Amid the expected continuing controversy about Thailand’s election results, it is important to keep in mind that the Southeast Asian state’s political future will still be partly shaped by the enduring role of the monarchy in general and the reign of its new king, Maha Vajiralongkorn, whose coronation is expected next month.
While the monarchy has traditionally been considered above politics in Thailand, this has obscured the fact that the institution has immense influence in how the country’s politics are managed within broader state-society dynamics. While Vajiralongkorn does not enjoy nearly as much adulation as his father, the power of the monarchy as an institution endures even as the country has been under military rule following a coup in May 2014.
The role of the king was clear for all to see in his reaction in the run up to the election when his elder sister, Ubolratana Rajakanya Sirivadhana Barnavadi – who renounced her royal title after marrying a commoner decades ago – stunned the establishment by accepting the nomination for a party linked to exiled former Prime Minister Thaksin Shinawatra, ousted by a coup in 2006, with his sister Yingluck whose political career suffered a similar fate in 2014. She was swiftly disqualified, with Vajiralongkorn making clear his view about her inappropriate involvement, and the party she was attached to was dissolved.
More recently, the role of the king was also clearly seen when, on election eve in Thailand, Vajiralongkorn appeared to be attempting to sway Thais with his message that the morality of candidates ought to be taken into consideration as they cast their ballots. While he, of course, stuck with official royal protocol and did not endorse any of the candidates, he did recall comments his father, the late King Bhumibol Adulyadej, mad, and the need to “promote good people to govern the country” and to “prevent bad people from creating chaos.”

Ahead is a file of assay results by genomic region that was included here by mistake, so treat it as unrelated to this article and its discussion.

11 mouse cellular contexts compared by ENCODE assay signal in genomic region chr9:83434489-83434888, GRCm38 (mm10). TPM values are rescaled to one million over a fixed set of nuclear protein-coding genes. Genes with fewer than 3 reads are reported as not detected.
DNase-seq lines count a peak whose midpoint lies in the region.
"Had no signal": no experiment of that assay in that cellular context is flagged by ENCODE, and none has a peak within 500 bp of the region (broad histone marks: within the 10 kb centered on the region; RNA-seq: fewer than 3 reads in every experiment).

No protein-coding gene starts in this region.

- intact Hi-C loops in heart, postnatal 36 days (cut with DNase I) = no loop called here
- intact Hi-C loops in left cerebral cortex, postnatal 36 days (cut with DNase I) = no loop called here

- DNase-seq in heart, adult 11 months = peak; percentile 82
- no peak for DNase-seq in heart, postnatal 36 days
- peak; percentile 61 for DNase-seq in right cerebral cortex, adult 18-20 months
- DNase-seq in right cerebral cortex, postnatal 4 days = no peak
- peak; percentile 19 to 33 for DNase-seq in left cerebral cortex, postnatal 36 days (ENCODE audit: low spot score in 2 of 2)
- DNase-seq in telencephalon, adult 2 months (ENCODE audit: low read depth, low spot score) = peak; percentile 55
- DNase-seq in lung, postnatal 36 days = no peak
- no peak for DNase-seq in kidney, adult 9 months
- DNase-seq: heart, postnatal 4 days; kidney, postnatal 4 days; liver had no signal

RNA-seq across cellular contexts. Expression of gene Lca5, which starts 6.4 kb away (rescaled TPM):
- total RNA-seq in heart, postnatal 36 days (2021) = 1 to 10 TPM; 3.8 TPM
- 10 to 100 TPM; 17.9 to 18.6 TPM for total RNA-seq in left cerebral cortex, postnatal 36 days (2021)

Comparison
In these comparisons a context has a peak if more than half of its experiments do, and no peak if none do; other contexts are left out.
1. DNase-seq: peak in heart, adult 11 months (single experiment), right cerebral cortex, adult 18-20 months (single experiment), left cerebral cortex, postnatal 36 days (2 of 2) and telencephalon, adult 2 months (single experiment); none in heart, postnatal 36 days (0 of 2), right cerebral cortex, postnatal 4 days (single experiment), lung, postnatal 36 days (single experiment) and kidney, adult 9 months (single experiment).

Thailand’s new king can be expected to loom large in the weeks that follow, even as Thailand’s election outcome itself remains unclear. Indeed, his role in the post-election dynamics has already been clear with a number of moves that have been made by him as well as the establishment, with a notable case in point being the decision to strip Thaksin of his royal honors amid uncertainties about whether pro-junta or anti-junta coalitions would end up forming a government with broader issues around the computing or results.
More broadly, it is worth recalling that the election date itself was scheduled partly with a consideration of when Vajiralongkorn was going to have his commemoration, and that this royal coronation, and the king’s interests more generally, will factor into how the country navigates through its political future. The official results from the elections will not be released until May 9, just a few days after the royal coronation ceremonies set to take place between May 4 and May 6. And there have been reports of the pro-military Palang Pracharat party saying it will not enter into negotiations about coalition dynamics until after the coronation because that is where the focus should lie.
To be sure, the monarchy’s role is only one aspect of the shadowy politics in Thailand in general and murky post-election dynamics in particular that we will continue to see in the coming weeks, and what is said and seen in public is very likely different from what is being done behind closed doors. Nonetheless, as we continue to see developments evolve, one should not ignore the influence of the king in how Thailand’s future politics evolve.